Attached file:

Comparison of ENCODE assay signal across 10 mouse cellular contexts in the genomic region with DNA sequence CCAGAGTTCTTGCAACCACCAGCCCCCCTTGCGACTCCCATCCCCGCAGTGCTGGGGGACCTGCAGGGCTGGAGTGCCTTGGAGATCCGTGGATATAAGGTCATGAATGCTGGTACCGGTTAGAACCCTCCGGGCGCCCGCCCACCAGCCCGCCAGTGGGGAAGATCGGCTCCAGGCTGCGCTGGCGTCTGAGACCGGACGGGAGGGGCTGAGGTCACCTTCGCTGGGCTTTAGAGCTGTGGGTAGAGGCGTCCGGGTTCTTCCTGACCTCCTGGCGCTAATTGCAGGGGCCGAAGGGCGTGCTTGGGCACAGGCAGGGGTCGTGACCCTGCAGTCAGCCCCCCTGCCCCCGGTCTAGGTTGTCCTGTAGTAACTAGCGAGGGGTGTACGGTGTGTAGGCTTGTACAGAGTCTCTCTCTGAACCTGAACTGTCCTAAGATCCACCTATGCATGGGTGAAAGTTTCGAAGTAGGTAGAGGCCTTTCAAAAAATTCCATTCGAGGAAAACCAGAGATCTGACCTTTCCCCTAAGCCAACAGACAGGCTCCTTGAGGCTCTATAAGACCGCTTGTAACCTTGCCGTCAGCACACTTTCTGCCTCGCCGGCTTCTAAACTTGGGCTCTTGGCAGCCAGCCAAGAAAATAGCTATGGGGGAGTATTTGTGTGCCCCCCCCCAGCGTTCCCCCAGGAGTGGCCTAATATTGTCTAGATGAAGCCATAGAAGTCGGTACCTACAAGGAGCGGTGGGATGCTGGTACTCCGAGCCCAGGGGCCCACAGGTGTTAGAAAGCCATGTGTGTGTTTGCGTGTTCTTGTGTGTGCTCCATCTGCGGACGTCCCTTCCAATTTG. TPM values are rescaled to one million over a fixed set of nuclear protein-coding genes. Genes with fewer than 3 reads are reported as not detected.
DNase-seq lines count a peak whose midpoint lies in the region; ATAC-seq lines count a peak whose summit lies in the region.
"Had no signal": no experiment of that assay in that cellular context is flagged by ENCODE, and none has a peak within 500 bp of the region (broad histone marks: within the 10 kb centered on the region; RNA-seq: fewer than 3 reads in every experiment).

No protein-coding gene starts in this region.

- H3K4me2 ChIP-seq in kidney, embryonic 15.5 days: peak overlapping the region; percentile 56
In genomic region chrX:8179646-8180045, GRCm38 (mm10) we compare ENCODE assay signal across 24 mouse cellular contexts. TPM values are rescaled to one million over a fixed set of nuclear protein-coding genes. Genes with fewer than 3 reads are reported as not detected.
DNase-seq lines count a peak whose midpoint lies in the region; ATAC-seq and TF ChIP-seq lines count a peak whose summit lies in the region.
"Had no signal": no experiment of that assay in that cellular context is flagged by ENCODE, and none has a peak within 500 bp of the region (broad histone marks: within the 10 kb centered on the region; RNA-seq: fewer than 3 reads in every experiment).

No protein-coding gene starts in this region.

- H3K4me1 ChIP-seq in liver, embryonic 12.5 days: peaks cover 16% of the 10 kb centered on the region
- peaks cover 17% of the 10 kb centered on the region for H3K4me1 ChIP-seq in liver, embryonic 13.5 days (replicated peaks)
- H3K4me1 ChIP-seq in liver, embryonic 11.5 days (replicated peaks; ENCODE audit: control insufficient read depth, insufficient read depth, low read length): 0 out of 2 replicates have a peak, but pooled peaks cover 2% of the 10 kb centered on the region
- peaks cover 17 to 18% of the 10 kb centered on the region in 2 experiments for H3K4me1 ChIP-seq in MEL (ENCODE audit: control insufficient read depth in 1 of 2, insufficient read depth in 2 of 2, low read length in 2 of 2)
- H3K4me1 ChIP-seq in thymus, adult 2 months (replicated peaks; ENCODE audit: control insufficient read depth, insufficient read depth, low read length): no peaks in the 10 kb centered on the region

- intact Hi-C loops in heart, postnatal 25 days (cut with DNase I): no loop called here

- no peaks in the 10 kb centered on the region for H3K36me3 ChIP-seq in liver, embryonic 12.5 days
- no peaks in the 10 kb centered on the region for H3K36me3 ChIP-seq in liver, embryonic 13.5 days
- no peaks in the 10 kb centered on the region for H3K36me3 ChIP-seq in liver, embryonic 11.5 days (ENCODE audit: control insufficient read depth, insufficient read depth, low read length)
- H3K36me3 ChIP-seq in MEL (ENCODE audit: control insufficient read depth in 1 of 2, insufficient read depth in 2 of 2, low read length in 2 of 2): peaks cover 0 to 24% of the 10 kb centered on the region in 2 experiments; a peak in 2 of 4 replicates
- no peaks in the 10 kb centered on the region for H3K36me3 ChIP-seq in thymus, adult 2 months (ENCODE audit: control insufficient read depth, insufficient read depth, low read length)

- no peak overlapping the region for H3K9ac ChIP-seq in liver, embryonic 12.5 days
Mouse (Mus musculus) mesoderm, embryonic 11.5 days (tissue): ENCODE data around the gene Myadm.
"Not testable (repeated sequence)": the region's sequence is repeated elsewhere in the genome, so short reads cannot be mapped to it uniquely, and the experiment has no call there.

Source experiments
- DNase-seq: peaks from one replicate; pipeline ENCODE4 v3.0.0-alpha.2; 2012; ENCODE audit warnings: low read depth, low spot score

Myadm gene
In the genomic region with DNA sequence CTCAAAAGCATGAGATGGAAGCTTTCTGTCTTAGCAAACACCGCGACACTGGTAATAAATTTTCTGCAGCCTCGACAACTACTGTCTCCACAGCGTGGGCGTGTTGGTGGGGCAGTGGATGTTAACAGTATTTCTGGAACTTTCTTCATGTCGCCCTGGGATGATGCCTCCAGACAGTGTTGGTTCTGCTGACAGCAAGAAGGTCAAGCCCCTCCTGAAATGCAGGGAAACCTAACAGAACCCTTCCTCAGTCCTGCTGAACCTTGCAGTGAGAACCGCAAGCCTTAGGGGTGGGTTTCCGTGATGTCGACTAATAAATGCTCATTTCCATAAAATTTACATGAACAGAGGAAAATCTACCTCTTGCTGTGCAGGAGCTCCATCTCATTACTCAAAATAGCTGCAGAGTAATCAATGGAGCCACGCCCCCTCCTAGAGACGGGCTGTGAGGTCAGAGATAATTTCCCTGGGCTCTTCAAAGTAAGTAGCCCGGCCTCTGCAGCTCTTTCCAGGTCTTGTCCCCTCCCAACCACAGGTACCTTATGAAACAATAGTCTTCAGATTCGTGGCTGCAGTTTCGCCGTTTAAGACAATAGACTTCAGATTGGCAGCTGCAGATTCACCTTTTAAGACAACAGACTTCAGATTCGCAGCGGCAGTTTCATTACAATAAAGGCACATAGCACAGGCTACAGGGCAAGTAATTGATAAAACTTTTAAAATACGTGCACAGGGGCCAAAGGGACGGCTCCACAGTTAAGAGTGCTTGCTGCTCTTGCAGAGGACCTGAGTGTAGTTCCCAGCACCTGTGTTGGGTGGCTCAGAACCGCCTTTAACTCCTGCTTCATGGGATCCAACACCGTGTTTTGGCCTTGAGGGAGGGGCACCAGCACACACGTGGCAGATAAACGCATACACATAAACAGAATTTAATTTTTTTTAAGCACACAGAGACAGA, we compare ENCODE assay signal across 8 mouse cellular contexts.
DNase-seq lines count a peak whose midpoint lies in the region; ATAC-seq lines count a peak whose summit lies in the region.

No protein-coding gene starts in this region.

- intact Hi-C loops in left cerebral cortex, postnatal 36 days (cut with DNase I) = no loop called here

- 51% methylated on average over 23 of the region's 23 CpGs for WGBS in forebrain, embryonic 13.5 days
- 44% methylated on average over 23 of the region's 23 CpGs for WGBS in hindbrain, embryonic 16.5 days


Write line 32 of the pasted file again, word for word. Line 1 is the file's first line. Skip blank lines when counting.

- 44% methylated on average over 23 of the region's 23 CpGs for WGBS in hindbrain, embryonic 16.5 days